by: Kane Brown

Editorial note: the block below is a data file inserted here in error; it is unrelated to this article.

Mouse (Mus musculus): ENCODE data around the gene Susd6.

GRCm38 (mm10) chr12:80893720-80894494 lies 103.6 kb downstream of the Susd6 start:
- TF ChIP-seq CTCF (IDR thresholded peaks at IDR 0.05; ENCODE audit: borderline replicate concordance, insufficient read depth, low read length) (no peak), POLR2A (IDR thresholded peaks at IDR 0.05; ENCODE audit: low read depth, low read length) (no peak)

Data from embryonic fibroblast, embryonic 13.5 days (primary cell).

Kane Brown leaned into his millennial modernity on his 2016 debut, but the very title of its 2018 sequel suggests he is ready to probe the boundaries of what constitutes country at the twilight of the 2010s. Experiment dials down the overt modern R&B bent of Kane Brown without abandoning this aesthetic; similarly, he moves away from the candid confessionals of "Learning" but is still comfortable enough with his feelings to offer an explicit political protest song with "American Bad Dream." Such shifts are as tactical as Brown's decision to blend classic country forms with modern production while simultaneously accentuating a guttural growl that was unheard on his debut. This vocal affectation makes Brown sound more conventionally country but he deploys it cannily, whether it's on the randy "Short Skirt Weather" -- a spiritual sequel to Mel McDaniel's "Baby's Got Her Blue Jeans On" -- or the opening "Baby Come Back to Me," which beats Jason Aldean at his slow-burning game. Brown isn't especially interested in being strictly country, though. These tracks help shore up support with the country base, but he also dabbles in arena country with echoes of U2 ("My Where I Come From") and amorphous borderless modern pop, which are mere accents to his concentration on soul. Brown embraces both old-school and modern R&B, sliding into a classic Southern groove on "Good as You" and gliding along to the slick surfaces of "Weekend," where he entices his lover to while away the days binge-watching '90s sitcoms. On these songs, Brown erases the lines between the past and the present, and this blurriness is the strength of Experiment: like the world he lives in, he repurposes old sounds and styles with his eye firmly on the future. ~ Stephen Thomas Erlewine

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